On May 24, the Honourable Jody Wilson-Raybould visited MOSAIC and learned about some of the organization’s programs and services. Minister Wilson-Raybould, who holds the portfolios of both Attorney General and Minister of Justice, had expressed interest in meeting with refugees and sponsors from her riding of Vancouver Granville. The visit occurred at MOSAIC’s new headquarters, located at Wall Centre-Central Park on Boundary, just north of Kingsway.
On hand to greet the Minister were clients, board members, staff and management. After Executive Director Eyob Naizghi made welcoming remarks, the Minister relayed her pleasure at being the first government official to visit the new MOSAIC headquarters, and noted the diversity she saw in the room, saying that everyone was an immigrant to Canada, with the exception of herself. The Minister expressed pride in her indigenous heritage and shared information about her Kwak’wala roots.
Directors Sherman Chan and Joan Andersen talked about MOSAIC’s work with refugees, and private sponsor groups. A highlight moment during the roundtable was when Maha Qawas, accompanied by her husband Dr. Hassan Moustafa and three children, spoke eloquently about fleeing Syria five years ago with a newborn less than a month old at the time. Maha said she still has nightmares of being stopped at the border after a 300 km journey to reach the relative safety of Iraq.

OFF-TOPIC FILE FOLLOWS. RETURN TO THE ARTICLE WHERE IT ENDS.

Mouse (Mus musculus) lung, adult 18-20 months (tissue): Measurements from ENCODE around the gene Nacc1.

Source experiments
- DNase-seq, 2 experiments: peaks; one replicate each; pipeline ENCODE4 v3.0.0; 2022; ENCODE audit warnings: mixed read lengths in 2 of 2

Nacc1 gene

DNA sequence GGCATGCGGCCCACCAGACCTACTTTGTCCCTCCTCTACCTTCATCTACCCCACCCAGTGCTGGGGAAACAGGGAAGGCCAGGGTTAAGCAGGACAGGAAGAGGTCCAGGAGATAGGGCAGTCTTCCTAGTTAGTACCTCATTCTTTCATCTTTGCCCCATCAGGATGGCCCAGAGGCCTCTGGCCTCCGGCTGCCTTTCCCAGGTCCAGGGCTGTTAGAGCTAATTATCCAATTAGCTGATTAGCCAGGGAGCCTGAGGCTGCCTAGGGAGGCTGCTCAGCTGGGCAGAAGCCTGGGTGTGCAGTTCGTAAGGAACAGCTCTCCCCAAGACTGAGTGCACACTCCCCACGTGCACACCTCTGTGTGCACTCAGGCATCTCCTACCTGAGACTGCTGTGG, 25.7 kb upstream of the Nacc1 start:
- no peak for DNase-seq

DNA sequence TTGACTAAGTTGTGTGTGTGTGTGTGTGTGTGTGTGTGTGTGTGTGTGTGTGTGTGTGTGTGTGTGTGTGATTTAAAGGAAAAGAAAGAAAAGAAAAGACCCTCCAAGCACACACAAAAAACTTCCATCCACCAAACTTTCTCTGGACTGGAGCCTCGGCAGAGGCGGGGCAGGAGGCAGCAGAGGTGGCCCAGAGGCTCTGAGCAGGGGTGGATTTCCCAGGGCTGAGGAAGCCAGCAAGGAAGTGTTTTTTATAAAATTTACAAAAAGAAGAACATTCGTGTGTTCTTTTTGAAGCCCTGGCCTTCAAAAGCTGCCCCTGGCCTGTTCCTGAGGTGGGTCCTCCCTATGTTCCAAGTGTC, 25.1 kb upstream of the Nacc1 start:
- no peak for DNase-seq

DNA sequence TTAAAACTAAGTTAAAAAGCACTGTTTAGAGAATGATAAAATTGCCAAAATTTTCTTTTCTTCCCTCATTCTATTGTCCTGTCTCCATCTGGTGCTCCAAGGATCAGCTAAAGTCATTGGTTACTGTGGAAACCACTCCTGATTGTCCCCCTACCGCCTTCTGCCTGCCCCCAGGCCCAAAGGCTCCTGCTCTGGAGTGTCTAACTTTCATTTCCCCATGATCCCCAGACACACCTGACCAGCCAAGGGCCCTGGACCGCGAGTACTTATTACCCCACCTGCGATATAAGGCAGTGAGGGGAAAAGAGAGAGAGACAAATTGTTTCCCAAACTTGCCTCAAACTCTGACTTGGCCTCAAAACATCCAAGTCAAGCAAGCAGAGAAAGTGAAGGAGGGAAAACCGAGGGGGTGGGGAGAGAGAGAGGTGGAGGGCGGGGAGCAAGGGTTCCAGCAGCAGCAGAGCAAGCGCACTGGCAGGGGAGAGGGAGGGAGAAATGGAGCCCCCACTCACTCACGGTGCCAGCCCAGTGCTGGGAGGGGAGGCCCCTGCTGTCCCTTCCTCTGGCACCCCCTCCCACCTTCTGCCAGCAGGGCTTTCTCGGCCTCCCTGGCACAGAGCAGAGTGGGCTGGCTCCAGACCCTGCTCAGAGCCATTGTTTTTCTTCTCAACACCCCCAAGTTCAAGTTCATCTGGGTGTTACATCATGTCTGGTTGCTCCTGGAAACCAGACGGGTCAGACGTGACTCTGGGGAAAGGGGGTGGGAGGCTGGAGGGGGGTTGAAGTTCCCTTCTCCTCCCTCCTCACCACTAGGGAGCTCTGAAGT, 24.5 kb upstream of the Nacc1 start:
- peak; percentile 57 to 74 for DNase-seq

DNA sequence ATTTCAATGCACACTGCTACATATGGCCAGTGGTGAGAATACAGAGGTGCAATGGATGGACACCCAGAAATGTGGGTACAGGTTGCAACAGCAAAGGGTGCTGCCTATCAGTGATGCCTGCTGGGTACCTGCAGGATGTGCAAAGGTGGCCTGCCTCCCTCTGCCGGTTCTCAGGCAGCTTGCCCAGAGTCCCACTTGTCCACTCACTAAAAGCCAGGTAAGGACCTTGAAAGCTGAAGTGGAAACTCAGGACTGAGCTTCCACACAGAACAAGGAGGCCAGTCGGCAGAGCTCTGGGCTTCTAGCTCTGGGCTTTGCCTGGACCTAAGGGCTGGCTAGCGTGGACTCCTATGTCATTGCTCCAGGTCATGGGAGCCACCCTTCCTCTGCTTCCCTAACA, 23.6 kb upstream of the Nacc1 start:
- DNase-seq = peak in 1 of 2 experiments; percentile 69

The Moustafa family arrived in Canada in March 2017, sponsored by the Temple Shalom Synagogue. Rabbi Dan Moskovitz said that they have met a few times with the congregation and have attended special events. He noted a “sea change” amongst his congregation, saying “those who were initially resistant (to the sponsorship) have become our greatest champions,” after learning the story of this family, their journey from Syria to Iraq to Canada, and finally meeting them.
Brenda Karp, also from the Temple Shalom, praised MOSAIC and in particular, Mustafa Ahmed, for his invaluable assistance during the lengthy sponsorship process, saying “he guided and helped us in every sense of the word – without him, we wouldn’t have known how to proceed and our sponsored family might not yet even have been here.”
Director Ninu Kang shared information about the anti-violence and anti-racism work that MOSAIC has long been involved in, saying that settlement organizations are naturally looked upon to offer solutions when discrimination or racism is experienced in communities.
Facilitator Karen George spoke about MOSAIC’s I Belong program for LGBTQ newcomers, and two clients relayed their own positive experiences with the unique program.
Concluding the 90-minute visit, youth workers Preet Sahota and Saed Abu-Haltan showed a presentation about MOSAIC’s work with immigrant youth, which receives funding from the Ministry of Justice.